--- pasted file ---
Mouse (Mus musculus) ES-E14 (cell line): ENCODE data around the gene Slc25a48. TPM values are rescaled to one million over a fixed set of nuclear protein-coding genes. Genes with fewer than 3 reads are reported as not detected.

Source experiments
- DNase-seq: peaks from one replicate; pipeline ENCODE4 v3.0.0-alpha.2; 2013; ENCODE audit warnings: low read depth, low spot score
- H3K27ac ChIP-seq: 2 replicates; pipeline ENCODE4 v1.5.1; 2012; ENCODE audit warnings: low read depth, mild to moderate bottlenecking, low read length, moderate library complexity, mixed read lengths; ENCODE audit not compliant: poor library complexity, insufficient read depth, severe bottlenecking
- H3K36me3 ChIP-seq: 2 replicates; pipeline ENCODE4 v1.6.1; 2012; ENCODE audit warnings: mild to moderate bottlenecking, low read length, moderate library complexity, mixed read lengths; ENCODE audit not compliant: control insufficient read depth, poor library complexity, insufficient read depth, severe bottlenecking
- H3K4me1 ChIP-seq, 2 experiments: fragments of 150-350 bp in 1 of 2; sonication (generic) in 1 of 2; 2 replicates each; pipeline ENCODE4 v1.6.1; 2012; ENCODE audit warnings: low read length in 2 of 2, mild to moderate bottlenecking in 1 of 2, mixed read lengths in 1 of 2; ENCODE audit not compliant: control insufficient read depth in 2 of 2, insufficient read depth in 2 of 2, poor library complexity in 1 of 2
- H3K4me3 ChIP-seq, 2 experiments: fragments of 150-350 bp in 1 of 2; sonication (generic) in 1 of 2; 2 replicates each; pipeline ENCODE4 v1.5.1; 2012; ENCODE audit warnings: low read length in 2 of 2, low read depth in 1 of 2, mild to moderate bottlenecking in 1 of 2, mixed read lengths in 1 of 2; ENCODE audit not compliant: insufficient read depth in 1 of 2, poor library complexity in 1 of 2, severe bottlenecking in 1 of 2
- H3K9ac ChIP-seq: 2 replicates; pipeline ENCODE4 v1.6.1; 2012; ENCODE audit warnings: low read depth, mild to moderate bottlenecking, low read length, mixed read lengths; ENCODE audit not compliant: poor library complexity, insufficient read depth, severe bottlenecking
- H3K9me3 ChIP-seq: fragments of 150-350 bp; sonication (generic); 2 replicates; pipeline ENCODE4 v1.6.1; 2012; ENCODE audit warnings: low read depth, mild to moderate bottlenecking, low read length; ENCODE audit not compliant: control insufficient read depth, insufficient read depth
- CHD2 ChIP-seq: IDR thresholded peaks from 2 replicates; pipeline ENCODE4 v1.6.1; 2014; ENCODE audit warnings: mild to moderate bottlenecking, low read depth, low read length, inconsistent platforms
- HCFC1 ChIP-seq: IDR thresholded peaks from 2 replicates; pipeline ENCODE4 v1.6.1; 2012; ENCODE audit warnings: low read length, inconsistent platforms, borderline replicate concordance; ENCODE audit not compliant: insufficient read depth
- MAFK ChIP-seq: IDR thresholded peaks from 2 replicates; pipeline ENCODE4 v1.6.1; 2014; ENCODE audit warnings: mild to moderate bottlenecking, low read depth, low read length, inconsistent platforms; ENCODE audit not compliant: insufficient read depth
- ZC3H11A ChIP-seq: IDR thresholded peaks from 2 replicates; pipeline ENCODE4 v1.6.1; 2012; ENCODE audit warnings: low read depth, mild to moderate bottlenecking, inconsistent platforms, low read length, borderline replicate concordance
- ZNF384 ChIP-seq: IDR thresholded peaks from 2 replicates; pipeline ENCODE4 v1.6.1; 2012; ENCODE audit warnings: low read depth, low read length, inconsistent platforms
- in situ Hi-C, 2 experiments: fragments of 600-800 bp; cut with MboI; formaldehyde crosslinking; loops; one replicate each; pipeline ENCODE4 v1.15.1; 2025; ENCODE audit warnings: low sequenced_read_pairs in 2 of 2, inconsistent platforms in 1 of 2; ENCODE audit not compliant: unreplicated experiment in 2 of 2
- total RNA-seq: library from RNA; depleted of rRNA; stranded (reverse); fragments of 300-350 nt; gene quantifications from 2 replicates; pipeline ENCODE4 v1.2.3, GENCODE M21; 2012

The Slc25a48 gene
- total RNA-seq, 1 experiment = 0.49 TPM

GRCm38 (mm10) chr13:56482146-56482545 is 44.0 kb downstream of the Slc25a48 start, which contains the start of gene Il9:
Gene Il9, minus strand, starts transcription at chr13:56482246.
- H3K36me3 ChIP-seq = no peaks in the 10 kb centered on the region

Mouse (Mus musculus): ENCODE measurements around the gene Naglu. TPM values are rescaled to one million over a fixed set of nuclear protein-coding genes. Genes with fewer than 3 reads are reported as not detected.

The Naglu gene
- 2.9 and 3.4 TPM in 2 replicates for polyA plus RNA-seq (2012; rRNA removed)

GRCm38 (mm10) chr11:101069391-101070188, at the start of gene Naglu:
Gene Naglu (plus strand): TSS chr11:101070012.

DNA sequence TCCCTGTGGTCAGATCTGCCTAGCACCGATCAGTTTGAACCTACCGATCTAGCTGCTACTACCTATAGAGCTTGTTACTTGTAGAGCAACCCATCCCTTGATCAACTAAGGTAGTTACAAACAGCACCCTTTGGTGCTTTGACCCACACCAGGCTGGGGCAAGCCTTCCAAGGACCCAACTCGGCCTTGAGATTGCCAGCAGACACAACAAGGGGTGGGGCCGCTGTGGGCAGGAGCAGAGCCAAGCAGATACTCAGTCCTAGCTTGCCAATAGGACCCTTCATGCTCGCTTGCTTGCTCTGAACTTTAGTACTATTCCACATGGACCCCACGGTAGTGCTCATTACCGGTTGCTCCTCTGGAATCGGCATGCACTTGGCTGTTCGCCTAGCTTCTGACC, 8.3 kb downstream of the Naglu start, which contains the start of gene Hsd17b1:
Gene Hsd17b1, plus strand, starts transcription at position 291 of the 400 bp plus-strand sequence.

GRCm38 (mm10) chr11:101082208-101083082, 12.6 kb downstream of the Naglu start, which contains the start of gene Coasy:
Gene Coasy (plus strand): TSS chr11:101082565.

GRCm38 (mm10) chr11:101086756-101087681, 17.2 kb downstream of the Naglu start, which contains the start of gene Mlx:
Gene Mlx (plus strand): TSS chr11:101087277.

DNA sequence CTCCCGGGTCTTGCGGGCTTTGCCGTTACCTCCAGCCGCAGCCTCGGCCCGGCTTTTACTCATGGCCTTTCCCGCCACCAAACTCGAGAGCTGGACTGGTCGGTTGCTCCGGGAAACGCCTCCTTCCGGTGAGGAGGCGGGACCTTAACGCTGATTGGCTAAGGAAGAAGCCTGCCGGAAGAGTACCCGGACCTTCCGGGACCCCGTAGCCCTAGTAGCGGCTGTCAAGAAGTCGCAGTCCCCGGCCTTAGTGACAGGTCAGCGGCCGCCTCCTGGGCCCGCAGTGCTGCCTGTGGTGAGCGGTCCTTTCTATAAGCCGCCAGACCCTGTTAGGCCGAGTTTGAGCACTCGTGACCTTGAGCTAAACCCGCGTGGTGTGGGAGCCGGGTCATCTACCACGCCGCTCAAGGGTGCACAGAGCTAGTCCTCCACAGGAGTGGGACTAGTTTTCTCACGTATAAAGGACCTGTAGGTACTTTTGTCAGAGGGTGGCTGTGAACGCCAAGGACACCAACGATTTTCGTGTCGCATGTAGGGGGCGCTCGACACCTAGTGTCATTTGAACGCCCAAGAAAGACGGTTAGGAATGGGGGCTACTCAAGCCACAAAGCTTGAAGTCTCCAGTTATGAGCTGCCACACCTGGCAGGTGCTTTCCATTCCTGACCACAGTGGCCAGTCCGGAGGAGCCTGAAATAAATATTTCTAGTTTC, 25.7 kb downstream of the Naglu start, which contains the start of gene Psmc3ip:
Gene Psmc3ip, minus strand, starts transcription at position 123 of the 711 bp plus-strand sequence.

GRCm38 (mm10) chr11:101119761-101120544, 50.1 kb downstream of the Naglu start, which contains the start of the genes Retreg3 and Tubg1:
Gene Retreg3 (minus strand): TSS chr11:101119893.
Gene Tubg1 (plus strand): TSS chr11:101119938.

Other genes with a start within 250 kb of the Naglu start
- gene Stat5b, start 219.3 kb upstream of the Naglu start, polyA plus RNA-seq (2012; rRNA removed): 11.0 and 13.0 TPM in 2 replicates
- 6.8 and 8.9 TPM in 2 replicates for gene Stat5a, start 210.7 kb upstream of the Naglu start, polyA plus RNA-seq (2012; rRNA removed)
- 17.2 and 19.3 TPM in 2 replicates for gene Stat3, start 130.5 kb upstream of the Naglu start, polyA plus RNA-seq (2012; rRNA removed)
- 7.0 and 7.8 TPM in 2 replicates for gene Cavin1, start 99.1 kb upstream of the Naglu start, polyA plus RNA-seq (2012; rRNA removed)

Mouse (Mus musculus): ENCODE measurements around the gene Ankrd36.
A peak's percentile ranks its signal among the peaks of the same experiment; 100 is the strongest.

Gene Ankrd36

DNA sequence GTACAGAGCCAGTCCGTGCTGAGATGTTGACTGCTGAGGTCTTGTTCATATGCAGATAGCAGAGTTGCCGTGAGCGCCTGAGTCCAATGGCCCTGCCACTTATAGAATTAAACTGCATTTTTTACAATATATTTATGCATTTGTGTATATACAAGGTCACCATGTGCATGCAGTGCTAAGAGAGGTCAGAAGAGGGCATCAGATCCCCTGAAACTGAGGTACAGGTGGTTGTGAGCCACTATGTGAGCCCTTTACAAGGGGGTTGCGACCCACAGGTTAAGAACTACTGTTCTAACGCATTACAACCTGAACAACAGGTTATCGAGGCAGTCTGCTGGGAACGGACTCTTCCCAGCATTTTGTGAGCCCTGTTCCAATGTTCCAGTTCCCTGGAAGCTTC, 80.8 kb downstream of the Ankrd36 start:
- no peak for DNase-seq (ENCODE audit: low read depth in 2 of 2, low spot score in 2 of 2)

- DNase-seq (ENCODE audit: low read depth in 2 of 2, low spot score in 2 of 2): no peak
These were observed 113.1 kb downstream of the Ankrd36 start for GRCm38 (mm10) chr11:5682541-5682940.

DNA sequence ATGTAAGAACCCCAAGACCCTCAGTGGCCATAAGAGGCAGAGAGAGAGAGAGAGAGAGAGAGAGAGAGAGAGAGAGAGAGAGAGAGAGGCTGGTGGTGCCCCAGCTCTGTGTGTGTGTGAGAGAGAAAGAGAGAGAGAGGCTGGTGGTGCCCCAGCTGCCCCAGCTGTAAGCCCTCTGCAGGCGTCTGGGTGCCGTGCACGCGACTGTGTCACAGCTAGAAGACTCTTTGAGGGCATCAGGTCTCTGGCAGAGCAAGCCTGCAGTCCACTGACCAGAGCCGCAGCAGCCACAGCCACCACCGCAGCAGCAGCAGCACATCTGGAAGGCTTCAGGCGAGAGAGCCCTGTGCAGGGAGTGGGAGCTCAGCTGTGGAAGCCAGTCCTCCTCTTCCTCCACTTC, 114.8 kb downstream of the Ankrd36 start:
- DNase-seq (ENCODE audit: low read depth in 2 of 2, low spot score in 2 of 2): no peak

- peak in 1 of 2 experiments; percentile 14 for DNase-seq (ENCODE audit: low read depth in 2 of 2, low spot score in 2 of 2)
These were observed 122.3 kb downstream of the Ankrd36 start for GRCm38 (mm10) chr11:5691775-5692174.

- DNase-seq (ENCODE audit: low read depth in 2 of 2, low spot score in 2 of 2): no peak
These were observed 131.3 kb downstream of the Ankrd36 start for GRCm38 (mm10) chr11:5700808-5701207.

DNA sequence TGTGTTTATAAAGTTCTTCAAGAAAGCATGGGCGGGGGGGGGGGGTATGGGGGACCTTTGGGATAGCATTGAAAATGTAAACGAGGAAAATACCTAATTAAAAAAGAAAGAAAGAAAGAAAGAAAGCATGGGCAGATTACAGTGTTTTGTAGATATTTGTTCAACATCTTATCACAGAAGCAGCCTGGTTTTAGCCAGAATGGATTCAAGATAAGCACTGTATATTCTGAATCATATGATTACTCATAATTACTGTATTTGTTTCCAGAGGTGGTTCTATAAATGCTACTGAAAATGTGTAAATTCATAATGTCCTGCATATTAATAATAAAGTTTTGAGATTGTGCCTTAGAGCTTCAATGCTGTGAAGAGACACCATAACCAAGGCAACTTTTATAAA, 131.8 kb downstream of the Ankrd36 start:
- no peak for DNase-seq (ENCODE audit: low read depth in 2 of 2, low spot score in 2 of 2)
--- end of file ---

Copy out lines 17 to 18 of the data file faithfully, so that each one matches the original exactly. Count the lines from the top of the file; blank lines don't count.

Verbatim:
The Slc25a48 gene
- total RNA-seq, 1 experiment = 0.49 TPM